The Shadow Brokers have dumped more hacking tools onto the internet from code stolen from NSA-backed Equation Group. The exploits target Windows systems form Windows 2000 onwards.
According to a blog post from Malwarebytes, the information dump contains several exploits and Windows binary files that were not seen with the previous collection of information.
“While the ‘Auction' file may have contained obsolete exploits and information, this new release appears to contain much more recent and current data including 0-Day exploits,” said Adam McNeil, senior Malware Intelligence analyst at Malwarebytes.
He added that while his company hasn't had time to fully review the information dump, he cited Twitter user HackerFantastic already reporting a successful 0-day exploit on Windows 2008 Server.
The company uncovered author tags within the tools. It said these tags contain reference to a string: NSA-FTS327.
“This string appears in a number of NSA Organisational documents and appears to be related to the Requirements and Targeting office,” said McNeil. He added that the Snowden Surveillance Archive identifies the Requirements and Targeting office designation as FTS327, and provides a document authored by NSA's Texas TAO, Requirements and Targeting office suggesting that Computer Network exploitation was used to exploit a weakness in Mexican President Felipe Calderon's public email.
“While no mention of that particular string has been in this dump, if the Author string found on the documents is accurate, then that would suggest there may be validity in the claims that these are NSA tools,” said McNeil.
He added that if there are active zero-day exploits, software manufactures will “scramble to release timely patches to help thwart almost certain use of this code by malicious actors in the ‘residential' business of malware infection”.
Microsoft has said that it has patched many flaws in its Windows operation system last month, in a bid to prevent NSA-espionage tools being used by hackers following the leak.
In a blog post, The Microsoft Security Response Center said that it had “triaged” a large release of exploits made publicly available by Shadow Brokers. The hacking group had published several tools used by the US National Security Agency (NSA) to infiltrate and monitor financial transfers via SWIFT.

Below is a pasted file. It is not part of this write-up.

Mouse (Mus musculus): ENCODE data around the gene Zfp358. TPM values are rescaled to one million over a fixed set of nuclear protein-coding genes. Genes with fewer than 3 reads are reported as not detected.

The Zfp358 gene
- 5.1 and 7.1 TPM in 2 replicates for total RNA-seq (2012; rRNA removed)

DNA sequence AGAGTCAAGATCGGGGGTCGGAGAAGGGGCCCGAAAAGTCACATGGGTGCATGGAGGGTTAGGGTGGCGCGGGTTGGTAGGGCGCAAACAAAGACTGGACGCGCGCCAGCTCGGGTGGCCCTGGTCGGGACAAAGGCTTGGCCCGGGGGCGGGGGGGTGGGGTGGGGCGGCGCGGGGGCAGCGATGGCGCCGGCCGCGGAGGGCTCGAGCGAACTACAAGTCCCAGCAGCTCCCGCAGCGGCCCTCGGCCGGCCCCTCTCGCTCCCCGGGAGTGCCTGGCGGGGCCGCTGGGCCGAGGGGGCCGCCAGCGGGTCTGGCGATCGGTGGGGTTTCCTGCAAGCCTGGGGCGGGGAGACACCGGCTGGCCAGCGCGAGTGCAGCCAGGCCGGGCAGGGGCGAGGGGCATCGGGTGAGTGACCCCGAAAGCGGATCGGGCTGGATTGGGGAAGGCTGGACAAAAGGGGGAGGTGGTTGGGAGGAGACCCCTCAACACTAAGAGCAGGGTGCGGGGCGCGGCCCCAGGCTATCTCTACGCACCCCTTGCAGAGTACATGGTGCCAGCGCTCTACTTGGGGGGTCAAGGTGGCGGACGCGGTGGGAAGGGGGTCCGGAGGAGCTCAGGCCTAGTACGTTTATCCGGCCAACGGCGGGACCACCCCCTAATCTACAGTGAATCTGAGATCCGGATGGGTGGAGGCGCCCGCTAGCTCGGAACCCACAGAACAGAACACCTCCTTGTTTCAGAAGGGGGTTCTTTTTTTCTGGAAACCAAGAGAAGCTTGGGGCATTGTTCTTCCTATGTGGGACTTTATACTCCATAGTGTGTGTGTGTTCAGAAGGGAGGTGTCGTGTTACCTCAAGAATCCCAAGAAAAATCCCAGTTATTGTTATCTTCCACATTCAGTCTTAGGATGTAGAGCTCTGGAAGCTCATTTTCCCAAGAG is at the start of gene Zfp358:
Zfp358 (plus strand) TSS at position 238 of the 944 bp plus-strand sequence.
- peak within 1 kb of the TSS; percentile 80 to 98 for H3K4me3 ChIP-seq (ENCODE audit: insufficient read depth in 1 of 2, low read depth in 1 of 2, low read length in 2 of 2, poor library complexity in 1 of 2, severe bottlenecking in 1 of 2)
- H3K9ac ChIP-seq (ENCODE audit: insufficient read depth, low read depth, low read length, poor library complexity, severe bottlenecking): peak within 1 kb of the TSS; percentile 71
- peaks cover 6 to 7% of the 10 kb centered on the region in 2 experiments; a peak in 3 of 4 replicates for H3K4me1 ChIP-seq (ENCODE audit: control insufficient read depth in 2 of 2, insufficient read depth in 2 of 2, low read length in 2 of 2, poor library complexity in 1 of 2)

Phillip Misner, principal security group manager at Microsoft Security Response Center, said that customers had expressed concerns around the risk disclosure of the tools potentially created.
"Our engineers have investigated the disclosed exploits, and most of the exploits are already patched."
Usually with security patches, firms acknowledge who discovered the flaws. On this occasion, such acknowledgements were conspicuously absent. This has led to speculation about how Microsoft could have patched four zero-day vulnerabilities.
Ilia Kolochenko, CEO of web security firm High-Tech Bridge, told SC Media UK that in the clear majority of cases, cyber-criminals or intelligence services can easily break in without any zero-days. “Therefore, I'd rather suggest concentrating efforts on efficient and effective risk management and cyber-security strategy, than on discussing new dumps,” he said.
Lee Munson, Security Researcher at Comparitech, told SC Media UK that the good thing about the new Shadow Brokers release is the fact than none of the exploits work against modern, fully patched versions of Windows.
“The bad news for many businesses, however, is the fact that they may be using legacy versions of Windows for specific tasks, or may not be fully up to date with their patch management,” he said.
“Given the fact that there may be more to come from Shadow Brokers, and the existing market for zero-days, all businesses should take this release as a cue to remain vigilant with the above in the future too.”